The “Proposal for a Directive of the European Parliament and of the Council on Copyright in the Digital Single Market” has been causing a ruckus of late.
But it isn’t the entire proposal that’s creating such a fervour, rather a single article… Article 13 – the section that seeks to place the blame and responsibility onto tech giants for the illegal sharing of copyrighted content.
It’s this section that opponents of the legislation say will have harrowing implications on the spread of memes *chews fingers anxiously*.
What is Article 13 and what does it entail?
Article 13 has three paragraphs, 220 words and can be found in chapter 2 (Certain Uses of Protected Content by Online Services) of the proposal. On an initial glance, it is as underwhelming as Theresa May’s dance skills (throwback to a previous blog) and addresses “information society service providers that store and provide to the public, access to large amounts of works or other subject-matter uploaded by their users”.
Confused? The proposal, which was passed in the European Parliament in September, requires digital content providers like Facebook, Twitter and YouTube to offer measures to secure the content of clear rightsholders and stop the spread of copyrighted material on their platforms.
Any websites that host large amounts of user-generated content would be responsible for implementing AI-powered filters that spot and remove copyrighted material before it can be uploaded onto the website.
What does this mean for memes?
Memes are commonly based around copyrighted material and this is what’s leaving marketeers and social media devotees quaking in their boots. Any memes that are found in infraction of this could fall foul of these new laws. But there are two potential saving graces. The first is a potential meme-saving proviso that would allow the sharing of memes to continue under parody legislations. Nonetheless, there are concerned schools of thought that think AI-driven algorithms won’t be able to individuate in this way.
The second is Brexit. The directive is intended to influence copyright in the single market, but with uncertainty still looming around the UK’s relationship with any European entities, it’s difficult to say exactly how the new laws will affect the UK.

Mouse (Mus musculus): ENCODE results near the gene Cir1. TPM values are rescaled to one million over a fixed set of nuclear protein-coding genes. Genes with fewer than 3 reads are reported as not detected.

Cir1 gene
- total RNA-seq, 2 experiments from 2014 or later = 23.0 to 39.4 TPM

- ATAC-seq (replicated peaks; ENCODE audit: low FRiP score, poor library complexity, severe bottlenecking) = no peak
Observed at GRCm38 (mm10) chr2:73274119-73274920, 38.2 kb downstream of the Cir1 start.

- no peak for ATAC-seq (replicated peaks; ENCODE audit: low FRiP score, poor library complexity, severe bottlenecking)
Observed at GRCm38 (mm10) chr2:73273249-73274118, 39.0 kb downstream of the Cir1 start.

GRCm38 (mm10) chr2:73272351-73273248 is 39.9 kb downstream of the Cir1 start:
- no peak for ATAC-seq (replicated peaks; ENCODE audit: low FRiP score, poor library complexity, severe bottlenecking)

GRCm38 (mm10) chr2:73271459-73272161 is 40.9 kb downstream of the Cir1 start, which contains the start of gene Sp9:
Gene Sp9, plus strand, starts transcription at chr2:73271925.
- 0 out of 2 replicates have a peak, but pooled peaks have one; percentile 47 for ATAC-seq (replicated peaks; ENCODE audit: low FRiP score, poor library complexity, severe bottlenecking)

The hashtag #SaveYourInternet, while perhaps a tad melodramatic, nevertheless continues the fight against the enactment of Article 13. Similarly, a website of the same name delivers continuous updates and news regarding the independently. Unsurprisingly, YouTube is one of the more outspoken critics of the proposal, with the firm making a strong effort to promote opposition to the directive amongst its users and creators. Additional prominent opposition suggests that users of digital content providers will have access to less content and will be unable to share their content with others, even when it’s legal to do so.
Further, they argue that the proposal would stymie creative expression.
Support from BIG business
On the other hand, in favour of the directive are several industry bodies representing mass content producers and distributors. For instance, this summer, eighty-four European music and media organisations, including Universal Music Group and Warner Music Group, publicly declared their support for the Directive.
There’s certainly is an argument for the passing of the proposal, specifically from an industrial standpoint where media corporations will argue that the proposal merely protects what should have legally been theirs in the first place.
We’re interested to know your thoughts. What do you reckon? Is Article 13 the start of a slippery path to internet censorship across Europe or a necessary deployment that should have been in place years ago?